called the "Font Window". The size of the view is on the small side, but
not too bad. If you select a character, the name, keystroke, ASCII decimal and hexadecimal
and Unicode values are displayed. A drop down menu allows you to select the way the
window labels the characters. The default view is by character, but you can choose
other views such as octal, decimal, hexadecimal, keystroke, Unicode, width, left
sidebearing, right sidebearing, fill tint, stroke tint, and stroke weight. For most,
the character view is the most practical, with width and sidebearing views as a good
check for spacing. If you want a mono-spaced font, these three views become critical.
In the lower left hand corner, the 2 icons are for character lock and info bar toggle.
Click on the info bar toggle to hide or display the information bar above the character.
The lock ensures that an inadvertent keystroke doesn't change the current working
character. Unlocking the view allows you to select a character by keystroke. If a
path direction is selected in the font, a third icon will appear showing the direction
of the selected path. Clicking that icon will change the direction of the path.
Sloppy work can lead to undesired serifs, artifacts or poorly rendered characters
Double clicking a
character opens that character in the "outline" view, a layer window and
a tools palette. This is the most common workspace for creating or modifying fonts.
The interface takes some getting used to. The Outline View gives you a few guides
that help you to keep your character constrained within size limits and set the spacing.
There's a Baseline, Origin line (left sidebearing) , Base Point, width limit line
(right sidebearing), Descent line (absolute bottom of the font) and Ascent line (Maximum
height of the character). The base point is normally set at the intersection of the
baseline and the Origin line. The coordinates are displayed from this point and relative
to where ever the Base Point is located.
The preference panes
give the user some control over the interface, but not always complete control. The
option to "Automatically fit character to windows" is a nice feature that
allows the user to zoom in by expanding the window and keeps the character centered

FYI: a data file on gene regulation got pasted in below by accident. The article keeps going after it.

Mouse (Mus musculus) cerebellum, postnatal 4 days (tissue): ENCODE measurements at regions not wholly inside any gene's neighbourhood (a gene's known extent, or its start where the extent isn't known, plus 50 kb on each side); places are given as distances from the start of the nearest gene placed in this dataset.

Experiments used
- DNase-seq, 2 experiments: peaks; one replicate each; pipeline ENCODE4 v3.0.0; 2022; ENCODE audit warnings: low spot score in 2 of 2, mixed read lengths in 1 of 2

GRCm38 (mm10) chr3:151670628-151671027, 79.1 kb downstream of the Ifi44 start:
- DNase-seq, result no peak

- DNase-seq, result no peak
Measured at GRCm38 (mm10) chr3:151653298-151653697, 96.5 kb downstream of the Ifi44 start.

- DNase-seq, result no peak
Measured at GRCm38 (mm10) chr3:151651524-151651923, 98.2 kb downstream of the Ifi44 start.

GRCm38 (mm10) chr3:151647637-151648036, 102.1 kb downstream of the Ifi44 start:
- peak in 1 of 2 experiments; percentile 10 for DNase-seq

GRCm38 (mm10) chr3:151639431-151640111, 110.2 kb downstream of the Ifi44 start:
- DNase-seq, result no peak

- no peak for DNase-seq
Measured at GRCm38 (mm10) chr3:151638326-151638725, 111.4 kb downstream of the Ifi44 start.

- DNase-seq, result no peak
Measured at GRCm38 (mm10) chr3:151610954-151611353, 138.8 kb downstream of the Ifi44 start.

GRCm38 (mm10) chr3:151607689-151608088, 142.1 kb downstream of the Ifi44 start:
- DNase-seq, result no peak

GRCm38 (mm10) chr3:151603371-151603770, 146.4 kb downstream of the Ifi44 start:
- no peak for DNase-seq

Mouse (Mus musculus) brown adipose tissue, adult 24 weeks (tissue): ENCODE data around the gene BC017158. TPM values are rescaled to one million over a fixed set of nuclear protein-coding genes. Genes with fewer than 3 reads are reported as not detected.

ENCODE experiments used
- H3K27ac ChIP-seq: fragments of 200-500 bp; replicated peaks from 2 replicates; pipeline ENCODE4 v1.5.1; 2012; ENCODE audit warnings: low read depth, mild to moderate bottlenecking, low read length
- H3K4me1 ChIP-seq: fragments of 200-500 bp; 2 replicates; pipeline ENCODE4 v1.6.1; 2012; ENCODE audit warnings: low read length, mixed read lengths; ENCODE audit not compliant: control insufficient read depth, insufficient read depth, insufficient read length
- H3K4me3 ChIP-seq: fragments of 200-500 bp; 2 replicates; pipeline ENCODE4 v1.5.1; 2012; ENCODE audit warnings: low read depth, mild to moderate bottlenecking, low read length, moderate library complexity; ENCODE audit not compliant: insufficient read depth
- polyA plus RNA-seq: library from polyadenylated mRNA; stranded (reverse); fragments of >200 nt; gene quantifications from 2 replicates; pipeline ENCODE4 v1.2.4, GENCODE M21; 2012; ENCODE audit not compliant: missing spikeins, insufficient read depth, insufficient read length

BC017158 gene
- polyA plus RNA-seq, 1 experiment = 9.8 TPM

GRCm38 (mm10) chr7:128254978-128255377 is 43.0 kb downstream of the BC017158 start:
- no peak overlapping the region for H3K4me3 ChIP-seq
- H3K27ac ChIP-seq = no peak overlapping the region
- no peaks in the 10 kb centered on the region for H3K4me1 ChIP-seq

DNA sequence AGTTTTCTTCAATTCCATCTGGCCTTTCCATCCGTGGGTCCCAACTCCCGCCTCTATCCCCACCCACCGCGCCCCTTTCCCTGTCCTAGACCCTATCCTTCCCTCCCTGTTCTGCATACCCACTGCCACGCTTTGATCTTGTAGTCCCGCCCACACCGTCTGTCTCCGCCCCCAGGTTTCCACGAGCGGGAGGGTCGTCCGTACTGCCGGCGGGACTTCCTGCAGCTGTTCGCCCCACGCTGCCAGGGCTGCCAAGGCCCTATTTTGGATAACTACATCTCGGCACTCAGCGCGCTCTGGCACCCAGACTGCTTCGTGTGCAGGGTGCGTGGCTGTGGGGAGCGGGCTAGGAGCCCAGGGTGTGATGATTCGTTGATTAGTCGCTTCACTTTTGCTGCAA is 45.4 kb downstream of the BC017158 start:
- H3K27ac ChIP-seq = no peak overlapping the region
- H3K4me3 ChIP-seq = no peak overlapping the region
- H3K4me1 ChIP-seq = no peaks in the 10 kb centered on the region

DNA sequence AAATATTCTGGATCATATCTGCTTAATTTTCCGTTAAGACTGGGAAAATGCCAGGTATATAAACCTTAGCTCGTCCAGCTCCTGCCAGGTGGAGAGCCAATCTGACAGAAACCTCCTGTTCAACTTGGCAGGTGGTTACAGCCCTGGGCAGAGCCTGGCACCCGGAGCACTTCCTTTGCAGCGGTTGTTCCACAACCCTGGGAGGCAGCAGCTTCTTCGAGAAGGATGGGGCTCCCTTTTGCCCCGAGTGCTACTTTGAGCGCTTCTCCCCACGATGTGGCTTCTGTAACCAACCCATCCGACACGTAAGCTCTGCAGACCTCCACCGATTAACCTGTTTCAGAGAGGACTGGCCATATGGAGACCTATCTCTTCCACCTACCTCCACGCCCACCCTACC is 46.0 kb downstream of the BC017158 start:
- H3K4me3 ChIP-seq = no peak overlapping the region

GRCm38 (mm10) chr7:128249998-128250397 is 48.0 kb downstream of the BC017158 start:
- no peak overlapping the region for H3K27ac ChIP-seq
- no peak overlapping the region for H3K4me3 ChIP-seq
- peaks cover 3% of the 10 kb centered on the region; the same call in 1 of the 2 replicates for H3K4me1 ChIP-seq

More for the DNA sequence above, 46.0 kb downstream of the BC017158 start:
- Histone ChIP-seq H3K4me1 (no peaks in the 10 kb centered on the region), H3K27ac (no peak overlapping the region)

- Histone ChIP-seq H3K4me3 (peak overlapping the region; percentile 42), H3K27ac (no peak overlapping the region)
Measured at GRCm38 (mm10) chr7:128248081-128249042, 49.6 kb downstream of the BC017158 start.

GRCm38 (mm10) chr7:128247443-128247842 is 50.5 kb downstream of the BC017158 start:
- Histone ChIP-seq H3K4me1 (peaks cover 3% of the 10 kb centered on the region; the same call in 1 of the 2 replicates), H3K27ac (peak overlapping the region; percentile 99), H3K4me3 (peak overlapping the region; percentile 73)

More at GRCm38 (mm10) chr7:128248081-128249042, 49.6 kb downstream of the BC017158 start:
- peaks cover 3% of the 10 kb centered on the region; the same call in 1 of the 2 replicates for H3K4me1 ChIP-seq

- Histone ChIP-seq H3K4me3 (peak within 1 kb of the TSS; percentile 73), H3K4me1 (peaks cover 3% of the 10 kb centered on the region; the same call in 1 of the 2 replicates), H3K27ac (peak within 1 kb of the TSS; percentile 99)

in the workspace.
The Layer Palette can be misleading for Photoshop users. In Photoshop terms, characters
are displayed and edited in a single layer. The Fontographer "layers" in
the palette represent different views. The layers are Outline, Template, Guides and
Hints. The Outline layer is the editing view for the character. Template displays
imported graphics. The "Guides" layer displays the origin, Baseline and
other reference marks. The "Hints" layer displays manual character hinting
for rendering smaller sizes. Selecting any other layer other than the Outline will
hide all the points on the character and presents the user with a very handy preview
of the character.
One oddity of the application is that your actions are accompanied with sounds. This
is fine for people who enjoy sound effects, but the problem with Fontographer is
that there is no option turn them off, and the volume appears to be set at maximum.
With the exception of just turning off sound on your Mac (not ideal), the only other
way to disable these sounds is by locating the sounds file in the Fontographer folder
and renaming the file or by deleting it.
The Tools Palette includes 20 functional tools. Again, Photoshop users will find
the tool behaviors different from what they are used to. For example, the pointer
allows you to select a guide point or items in an area, but if you want to move your
selection, you have to click and hold one of the reference points on the items you
selected. Clicking anywhere else will cancel the selection. Depending on how you
miss, you can deselect, or initiate a curve modification between points. The Hand
tool scrolls the window, and because the scroll bars are set to a very large workspace,
one can easily scroll the character out of the editing window.
Fontographer editing window
There are four shape tools: circle, line, polygon, and rectangle. Double clicking
the line, polygon, and rectangle will bring up a menu for refining the shaping behavior.